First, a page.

15. Q: How would you describe your style?

  16. A: Cinematic. My arts background helps me see and hear music in new ways. Songs become stories that connect with listeners in more ways than just aurally.

  17. Q: Which artist would you like to work with and why?

  18. A: Sia and Graham Coxon. They’re both so inventive and powerful in different ways, I’d love to work on a project with both of them at the same time.

  19. Q: Can you share one music production tip?

  20. A: Don’t be afraid to take risks. The conventional “rules” on production and songwriting only exist because someone took a risk and tried something different, and people eventually liked it and copied it. Also, don’t be afraid to be conventional if that’s what the song needs. It’s all about the song, after all.

  21. Q: What type of music do you usually work on?

  22. A: Music that moves. Whether it’s driving beats and guitars or gentle atmospheres, the song needs to go somewhere.

  23. Q: What's your strongest skill?

  24. A: Probably melody. I love coming up with little hooks and complementary melody lines. Close to that would be song dynamics; when should it be soft, when should it blow up, how should parts transition etc.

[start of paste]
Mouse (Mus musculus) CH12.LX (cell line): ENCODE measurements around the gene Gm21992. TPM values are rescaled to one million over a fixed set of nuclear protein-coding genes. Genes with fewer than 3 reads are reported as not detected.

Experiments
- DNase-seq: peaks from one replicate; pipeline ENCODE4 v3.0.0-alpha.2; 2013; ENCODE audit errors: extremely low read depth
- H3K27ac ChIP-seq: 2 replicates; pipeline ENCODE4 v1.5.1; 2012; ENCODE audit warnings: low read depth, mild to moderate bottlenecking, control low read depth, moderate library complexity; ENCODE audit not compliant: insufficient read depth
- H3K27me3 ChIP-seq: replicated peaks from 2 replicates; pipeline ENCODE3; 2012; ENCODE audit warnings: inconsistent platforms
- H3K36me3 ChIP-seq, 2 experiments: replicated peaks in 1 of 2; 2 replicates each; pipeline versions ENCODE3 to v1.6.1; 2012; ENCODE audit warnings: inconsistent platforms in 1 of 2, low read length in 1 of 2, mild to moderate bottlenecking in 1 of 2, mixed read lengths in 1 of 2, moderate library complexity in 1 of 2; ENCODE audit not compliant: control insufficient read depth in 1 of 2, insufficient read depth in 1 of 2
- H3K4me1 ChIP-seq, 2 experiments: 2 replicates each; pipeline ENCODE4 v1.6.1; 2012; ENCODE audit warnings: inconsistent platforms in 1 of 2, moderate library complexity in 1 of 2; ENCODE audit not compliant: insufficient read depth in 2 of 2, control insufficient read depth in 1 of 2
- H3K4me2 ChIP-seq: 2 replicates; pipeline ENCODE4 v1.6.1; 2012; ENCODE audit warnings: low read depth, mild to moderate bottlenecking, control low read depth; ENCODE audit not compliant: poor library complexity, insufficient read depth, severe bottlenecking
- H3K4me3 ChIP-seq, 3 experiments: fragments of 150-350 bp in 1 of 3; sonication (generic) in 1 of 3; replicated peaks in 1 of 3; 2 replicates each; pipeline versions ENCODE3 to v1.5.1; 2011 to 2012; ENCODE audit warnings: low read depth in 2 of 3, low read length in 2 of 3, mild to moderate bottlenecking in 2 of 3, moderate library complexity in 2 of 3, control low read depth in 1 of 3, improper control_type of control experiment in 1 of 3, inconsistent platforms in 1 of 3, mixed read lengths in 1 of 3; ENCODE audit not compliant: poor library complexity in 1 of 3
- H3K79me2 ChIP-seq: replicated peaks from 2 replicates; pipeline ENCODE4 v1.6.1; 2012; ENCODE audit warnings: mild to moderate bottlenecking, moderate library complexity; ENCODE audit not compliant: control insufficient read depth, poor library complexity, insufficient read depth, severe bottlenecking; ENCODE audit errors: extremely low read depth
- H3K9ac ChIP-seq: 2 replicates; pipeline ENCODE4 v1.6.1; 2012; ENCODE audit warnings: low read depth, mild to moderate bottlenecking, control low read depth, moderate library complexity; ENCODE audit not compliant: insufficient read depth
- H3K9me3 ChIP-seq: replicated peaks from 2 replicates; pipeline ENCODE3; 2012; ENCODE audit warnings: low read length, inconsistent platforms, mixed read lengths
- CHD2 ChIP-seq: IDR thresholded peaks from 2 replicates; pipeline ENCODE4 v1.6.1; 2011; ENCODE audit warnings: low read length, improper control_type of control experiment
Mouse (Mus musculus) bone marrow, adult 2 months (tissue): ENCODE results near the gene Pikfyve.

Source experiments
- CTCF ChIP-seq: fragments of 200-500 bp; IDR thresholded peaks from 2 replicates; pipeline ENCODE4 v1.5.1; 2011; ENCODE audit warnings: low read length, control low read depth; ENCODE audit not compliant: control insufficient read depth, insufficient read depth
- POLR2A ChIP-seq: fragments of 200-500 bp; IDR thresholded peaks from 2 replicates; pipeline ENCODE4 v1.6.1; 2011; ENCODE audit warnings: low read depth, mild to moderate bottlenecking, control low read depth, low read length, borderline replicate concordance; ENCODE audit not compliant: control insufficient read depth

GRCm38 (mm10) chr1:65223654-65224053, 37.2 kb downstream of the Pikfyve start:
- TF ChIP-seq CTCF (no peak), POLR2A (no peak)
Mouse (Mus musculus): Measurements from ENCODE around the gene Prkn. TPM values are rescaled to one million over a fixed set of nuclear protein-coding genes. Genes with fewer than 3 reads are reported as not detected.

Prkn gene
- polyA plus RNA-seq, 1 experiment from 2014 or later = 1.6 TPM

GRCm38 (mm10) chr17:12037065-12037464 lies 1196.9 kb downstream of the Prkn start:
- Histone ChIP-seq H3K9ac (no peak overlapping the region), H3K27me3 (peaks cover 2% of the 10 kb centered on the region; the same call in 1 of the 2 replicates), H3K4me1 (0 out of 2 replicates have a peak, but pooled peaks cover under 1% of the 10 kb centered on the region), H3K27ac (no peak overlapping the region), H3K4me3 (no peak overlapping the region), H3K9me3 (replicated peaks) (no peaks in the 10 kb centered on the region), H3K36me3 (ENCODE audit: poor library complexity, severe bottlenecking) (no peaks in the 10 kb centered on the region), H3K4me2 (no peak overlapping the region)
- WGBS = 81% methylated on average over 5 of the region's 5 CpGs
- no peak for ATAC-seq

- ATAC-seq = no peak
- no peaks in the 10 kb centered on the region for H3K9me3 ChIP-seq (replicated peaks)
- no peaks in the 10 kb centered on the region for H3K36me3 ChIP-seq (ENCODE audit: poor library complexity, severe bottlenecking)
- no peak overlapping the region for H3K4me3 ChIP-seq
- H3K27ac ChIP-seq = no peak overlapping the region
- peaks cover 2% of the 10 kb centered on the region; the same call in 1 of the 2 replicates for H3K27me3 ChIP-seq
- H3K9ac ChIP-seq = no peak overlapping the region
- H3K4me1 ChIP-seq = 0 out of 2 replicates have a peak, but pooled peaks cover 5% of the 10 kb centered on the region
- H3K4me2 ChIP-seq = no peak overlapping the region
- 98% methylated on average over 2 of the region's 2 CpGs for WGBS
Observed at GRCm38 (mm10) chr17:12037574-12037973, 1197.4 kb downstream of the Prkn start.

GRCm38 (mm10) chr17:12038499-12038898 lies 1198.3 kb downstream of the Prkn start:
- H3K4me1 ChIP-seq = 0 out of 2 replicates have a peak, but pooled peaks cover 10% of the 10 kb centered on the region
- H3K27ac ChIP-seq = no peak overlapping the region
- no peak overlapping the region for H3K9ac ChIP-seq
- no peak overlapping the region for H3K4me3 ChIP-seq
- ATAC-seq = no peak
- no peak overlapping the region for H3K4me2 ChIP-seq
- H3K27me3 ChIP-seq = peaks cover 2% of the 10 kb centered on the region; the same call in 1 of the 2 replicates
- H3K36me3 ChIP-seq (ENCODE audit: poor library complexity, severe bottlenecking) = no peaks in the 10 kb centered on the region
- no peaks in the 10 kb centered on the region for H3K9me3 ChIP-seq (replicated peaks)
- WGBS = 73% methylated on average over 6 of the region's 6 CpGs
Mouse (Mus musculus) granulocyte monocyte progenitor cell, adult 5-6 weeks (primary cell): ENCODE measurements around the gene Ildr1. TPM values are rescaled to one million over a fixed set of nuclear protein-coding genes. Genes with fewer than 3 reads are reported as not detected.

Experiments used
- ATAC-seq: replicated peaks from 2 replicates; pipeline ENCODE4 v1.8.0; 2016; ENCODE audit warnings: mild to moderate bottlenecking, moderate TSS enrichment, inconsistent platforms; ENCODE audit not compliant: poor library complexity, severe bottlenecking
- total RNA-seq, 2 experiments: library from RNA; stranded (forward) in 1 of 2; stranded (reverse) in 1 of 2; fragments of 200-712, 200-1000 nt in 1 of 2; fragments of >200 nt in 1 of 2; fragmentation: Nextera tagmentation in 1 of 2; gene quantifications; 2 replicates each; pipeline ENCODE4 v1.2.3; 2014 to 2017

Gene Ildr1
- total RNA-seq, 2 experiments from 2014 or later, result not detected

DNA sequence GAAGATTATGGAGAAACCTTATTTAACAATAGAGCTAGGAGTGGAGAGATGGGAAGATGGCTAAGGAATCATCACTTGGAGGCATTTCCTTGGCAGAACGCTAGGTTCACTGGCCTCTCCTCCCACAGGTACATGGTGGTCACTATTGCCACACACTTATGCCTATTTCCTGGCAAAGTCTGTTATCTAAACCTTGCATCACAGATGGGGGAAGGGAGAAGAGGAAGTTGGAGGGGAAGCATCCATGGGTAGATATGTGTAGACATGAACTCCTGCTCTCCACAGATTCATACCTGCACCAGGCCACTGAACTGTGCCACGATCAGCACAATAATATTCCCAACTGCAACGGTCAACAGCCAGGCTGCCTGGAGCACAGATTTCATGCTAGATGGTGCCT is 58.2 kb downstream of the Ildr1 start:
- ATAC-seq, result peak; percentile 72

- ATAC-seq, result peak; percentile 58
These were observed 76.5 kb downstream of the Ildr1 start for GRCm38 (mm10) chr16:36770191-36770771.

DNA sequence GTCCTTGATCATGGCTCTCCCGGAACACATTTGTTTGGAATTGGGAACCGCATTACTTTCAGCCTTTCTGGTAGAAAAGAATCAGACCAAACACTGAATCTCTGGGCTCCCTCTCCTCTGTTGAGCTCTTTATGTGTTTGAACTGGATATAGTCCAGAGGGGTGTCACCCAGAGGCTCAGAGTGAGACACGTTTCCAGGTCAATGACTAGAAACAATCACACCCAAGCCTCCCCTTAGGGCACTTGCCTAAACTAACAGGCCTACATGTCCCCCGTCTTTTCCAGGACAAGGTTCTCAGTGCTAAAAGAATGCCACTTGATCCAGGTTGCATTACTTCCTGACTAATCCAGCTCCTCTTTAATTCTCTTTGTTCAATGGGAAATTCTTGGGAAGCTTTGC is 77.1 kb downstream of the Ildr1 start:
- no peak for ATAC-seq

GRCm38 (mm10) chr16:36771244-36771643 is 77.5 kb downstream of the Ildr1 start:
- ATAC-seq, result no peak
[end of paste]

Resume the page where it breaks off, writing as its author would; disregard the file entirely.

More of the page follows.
25. Q: What do you bring to a song?

  26. A: An open mind and a fierce creativity.

  27. Q: What's your typical work process?

  28. A: I mix up my process to keep things fresh, but generally I listen to the song over and over and try to internalize it. I read the lyrics. I’ll talk to the artist and ask questions about why the song exists. Then I’ll start experimenting with foundational layers in Logic. Sometimes the demo will have some loops or samples and I’ll play around with those, editing as needed. Sometimes the song structure, melody or lyrics needs some refinement so I’ll work with the artist on that. It’s all about pulling out what the song wants to be.

  29. Q: Tell us about your studio setup.